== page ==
As described by Dennis Weber, the department's information services technical support supervisor, updating the latest antivirus signatures was a cumbersome process. Technicians would download updates from the Internet and post them on the department's intranet for employees to access. While this made the updates available to all, it was left to employees to retrieve them.
Given the number of offices that fall under department's jurisdiction -- including state police, fire marshals, motor vehicles, and the gas commission -- and a total of 3,500 desktop computers and 600 laptops, it's easy to see why a technician averaged 20 hours a week simply managing the system.
When shopping for a less time-consuming way to stamp out viruses, the LDPS turned to a software maker it knew -- Computer Associates International of Islandia, N.Y., which had installed its Unicenter TNG package to manage the department's entire network. Computer Associates sells a security suite, called eTrust, that works within the TNG framework, and its antivirus component is called InnoculateIT.
The LDPS has now installed InnoculateIT on about half of its networked desktops and laptops, and it expects to complete the installation, including on 90 servers, by summer. That day that can't come too soon for Weber, who realizes that spreading viruses is child's play even for novice hackers who would struggle to breach a firewall.
The result: a 20-hour technician's chore has been reduced to a 30-minute task of checking software logs once a week to ensure that the software is running smoothly.
While the most damaging virus infections, such as Michelangelo, Melissa, and Iloveyou, have attracted enormous publicity, many corporate execs remain ignorant of how such malicious code has multiplied in severity. Industry sources say Michelangelo took seven months to reach 75,000 people; that Melissa took 10 hours to reach 3.5 million people; and iloveyou took all of three hours to reach 72 million.
Ninety percent of all viruses breach organizational gateways through e-mail, said Michael Callahan, director of product marketing at McAfee, the Network Associates security subsidiary. Virus writers are getting more creative, he said, while noting that systems have grown more vulnerable in direct proportion to their growing complexity.
The latest potential security vulnerability on the radar screen of both vendors and users: handheld devices. While most industry watchers still believe the threat to business networks from handhelds and personal digital assistants is low, they expect the situation to change as the devices proliferate. Reports of the first handheld virus -- PalmOS/Phange -- was reported last year, followed closely by the second, Liberty Crack Trojan Horse.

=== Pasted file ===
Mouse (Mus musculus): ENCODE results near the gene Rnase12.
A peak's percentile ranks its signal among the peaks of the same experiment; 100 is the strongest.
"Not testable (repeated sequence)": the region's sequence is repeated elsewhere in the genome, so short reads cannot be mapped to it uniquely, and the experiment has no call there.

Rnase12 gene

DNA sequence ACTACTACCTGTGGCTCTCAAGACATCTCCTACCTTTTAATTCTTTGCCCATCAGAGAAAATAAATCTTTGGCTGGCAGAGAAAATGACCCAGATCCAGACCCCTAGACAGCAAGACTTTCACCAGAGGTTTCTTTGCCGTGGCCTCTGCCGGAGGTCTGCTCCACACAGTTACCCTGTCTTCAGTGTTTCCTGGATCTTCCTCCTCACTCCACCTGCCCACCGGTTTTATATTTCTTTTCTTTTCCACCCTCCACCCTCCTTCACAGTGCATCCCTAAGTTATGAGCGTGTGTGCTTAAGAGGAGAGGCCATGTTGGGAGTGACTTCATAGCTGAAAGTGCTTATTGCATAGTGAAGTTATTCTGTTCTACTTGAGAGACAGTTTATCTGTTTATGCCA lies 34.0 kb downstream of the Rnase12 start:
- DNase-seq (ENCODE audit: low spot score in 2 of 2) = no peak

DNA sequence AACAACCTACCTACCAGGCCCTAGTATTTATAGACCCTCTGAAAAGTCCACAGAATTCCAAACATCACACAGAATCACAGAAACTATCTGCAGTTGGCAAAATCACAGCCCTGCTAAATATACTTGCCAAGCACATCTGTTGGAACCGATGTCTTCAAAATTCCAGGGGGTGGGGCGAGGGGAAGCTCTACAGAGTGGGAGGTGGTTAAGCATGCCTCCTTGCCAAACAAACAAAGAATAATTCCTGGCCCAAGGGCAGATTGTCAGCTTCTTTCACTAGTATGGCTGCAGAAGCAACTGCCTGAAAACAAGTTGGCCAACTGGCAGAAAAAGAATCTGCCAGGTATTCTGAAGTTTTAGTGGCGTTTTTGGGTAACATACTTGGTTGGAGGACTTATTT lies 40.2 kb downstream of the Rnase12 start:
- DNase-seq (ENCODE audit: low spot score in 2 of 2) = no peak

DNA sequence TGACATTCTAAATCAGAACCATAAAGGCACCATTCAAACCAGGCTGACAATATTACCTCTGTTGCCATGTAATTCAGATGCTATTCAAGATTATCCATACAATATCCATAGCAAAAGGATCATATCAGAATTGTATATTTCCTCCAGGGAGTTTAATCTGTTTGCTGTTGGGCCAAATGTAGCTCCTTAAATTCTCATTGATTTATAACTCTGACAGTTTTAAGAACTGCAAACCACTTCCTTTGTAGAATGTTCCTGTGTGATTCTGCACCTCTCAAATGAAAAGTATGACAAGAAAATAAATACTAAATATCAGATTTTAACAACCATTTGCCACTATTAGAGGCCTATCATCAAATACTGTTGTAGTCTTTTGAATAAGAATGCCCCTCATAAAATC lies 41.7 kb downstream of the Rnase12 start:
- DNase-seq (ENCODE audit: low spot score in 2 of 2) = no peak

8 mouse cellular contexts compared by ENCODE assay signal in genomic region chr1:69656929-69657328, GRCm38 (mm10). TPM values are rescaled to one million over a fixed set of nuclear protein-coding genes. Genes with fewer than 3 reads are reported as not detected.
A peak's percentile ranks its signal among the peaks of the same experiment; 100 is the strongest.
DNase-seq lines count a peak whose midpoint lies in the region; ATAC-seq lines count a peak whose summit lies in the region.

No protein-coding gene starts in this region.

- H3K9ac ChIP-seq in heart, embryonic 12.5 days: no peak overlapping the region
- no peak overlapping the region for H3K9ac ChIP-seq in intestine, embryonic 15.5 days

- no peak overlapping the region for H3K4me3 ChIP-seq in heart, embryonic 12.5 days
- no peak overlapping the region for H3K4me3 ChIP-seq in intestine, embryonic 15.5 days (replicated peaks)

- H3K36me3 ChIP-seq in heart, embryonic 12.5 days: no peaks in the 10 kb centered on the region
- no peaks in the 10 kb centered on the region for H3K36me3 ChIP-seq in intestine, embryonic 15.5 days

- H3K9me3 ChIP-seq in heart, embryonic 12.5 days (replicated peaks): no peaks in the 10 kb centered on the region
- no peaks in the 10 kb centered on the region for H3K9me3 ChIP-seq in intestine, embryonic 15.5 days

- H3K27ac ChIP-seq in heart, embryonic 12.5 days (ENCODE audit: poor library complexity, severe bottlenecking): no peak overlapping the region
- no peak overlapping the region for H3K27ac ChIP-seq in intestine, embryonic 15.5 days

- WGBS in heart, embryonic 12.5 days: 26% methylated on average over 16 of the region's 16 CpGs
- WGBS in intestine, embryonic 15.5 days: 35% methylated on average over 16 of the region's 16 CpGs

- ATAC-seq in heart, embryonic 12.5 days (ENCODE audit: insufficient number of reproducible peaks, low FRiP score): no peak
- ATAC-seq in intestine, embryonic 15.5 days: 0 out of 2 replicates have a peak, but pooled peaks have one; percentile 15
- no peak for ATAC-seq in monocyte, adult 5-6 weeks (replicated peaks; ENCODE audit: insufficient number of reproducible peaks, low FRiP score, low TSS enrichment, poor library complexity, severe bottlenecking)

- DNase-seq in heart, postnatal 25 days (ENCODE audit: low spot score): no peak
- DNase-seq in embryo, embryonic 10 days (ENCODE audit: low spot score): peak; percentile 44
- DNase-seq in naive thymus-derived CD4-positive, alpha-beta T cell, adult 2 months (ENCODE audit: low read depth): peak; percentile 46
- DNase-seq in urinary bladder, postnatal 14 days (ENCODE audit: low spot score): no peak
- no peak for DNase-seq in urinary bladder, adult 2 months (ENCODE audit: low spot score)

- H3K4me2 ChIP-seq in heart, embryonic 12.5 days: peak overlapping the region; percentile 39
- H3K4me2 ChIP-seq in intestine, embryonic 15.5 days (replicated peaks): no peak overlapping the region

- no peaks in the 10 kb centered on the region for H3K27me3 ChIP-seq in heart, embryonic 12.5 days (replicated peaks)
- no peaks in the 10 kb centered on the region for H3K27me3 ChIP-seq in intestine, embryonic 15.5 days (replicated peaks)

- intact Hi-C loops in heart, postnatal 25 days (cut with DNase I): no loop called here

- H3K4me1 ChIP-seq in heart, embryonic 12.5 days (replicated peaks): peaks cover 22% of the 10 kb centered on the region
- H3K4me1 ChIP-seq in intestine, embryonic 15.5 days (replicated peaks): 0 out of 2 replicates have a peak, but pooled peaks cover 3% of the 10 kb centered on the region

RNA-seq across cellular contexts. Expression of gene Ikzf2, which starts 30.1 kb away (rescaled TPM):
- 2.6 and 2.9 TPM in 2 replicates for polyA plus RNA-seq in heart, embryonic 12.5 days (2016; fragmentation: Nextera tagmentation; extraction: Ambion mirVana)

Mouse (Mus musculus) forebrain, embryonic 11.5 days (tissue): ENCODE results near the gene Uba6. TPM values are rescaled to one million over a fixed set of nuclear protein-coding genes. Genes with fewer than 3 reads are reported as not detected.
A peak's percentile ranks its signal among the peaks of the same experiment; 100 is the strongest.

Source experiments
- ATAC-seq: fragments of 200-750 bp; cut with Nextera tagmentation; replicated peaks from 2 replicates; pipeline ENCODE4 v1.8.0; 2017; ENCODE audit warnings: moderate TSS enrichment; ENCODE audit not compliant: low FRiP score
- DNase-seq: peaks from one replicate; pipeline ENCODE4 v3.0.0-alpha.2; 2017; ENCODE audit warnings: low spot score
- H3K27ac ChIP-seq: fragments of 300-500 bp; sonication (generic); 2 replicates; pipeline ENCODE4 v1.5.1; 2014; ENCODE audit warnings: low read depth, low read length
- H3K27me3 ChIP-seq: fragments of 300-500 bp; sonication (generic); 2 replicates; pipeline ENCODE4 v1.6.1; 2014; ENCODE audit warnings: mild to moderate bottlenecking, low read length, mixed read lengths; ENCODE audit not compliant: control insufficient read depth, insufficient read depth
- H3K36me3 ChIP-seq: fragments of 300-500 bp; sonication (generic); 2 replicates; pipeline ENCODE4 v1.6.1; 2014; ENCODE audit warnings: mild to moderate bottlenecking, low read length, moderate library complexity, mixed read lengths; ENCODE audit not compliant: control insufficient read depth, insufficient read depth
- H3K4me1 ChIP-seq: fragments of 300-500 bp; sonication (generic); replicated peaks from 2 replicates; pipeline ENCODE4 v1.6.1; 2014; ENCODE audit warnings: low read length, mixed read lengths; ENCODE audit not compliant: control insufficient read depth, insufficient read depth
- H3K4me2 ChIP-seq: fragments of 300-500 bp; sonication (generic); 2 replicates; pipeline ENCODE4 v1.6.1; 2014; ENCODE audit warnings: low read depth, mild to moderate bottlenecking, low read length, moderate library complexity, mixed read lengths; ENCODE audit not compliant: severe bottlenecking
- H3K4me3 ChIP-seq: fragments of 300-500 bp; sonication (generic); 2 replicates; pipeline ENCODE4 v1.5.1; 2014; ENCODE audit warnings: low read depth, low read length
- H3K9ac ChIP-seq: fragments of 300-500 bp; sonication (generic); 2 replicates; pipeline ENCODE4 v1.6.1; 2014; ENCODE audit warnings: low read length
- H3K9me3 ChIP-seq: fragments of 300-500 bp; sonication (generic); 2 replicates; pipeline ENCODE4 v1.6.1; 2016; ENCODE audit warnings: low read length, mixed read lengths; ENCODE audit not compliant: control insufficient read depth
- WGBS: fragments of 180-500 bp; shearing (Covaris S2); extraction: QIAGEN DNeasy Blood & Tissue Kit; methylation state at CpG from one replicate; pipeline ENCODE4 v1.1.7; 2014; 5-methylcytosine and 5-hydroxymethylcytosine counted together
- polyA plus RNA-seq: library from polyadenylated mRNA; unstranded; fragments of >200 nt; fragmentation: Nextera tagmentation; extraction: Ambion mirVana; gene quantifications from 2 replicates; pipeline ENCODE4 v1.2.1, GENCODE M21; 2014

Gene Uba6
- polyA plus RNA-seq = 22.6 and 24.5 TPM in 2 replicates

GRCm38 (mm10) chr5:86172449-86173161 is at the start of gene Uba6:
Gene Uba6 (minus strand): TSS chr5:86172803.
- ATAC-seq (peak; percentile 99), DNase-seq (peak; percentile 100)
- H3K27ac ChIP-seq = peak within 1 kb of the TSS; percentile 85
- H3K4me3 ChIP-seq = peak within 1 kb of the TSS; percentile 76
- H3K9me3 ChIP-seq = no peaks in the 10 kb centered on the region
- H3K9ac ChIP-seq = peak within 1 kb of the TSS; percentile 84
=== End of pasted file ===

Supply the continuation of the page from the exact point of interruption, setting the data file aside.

Within the last year most vendors have introduced antivirus protection for handheld CE- and Palm-operated devices -- McAfee with VirusScan Wireless last August, TrendMico Inc. late last year with PC-cillin for Wireless, and Symantec Corp. in March with AntiVirus 2001 for Palm operating systems. But for the moment, sales remain scanty.
Ryan McGee, marketing manager at McAfee, said, "We're seeing a lot of enterprise interest in antivirus protection for handheld devices, but not a lot of buying." Any reports of businesses suffering significant data losses to viruses spread through handhelds would likely change that situation quickly, he added.
Thinking About Costs
As with most of today's software packages, pricing for licenses is far less than for ongoing support and maintenance.
According to McAfee, the average cost for a multitiered antivirus system for a company with 5,000 nodes is between $30 and $40 per user. Pricing includes the company's "E-Policy Orchestrator" management system.
Industry watchers insist that good customer support is mandatory when thinking about the cost of antivirus protection. (McAfee estimates that customer support can be anywhere from 7 percent to 20 percent of the total cost.) In fact, Arabella Hallowell of the Gartner Group recommends that businesses buy vendors' premium packages to ensure the best support, while also pushing for customization.
Even at its best, Hallowell maintains that virus protection is still akin to firefighting -- that is, only as good as the security policy a company has in place. Not only must an organization have a policy for administering the software and maintaining antivirus updates, it also must have a plan for dealing with viruses should one attack.
"It's important to look not only at what vendors do to prevent viruses but what types of resources they provide to help clean up after a virus strikes," the analyst said.
For any business serious about best IT practices and protecting networks at their point of greatest weakness, antivirus protection across the enterprise has become a non-negotiable item. As Weber of LDPS put it, "Because of e-mail, the door is always open unless a company has good antivirus protection in place."
Lynn Haber reports on IT and business technology issues from Norwell, Mass. She can be reached at firstname.lastname@example.org.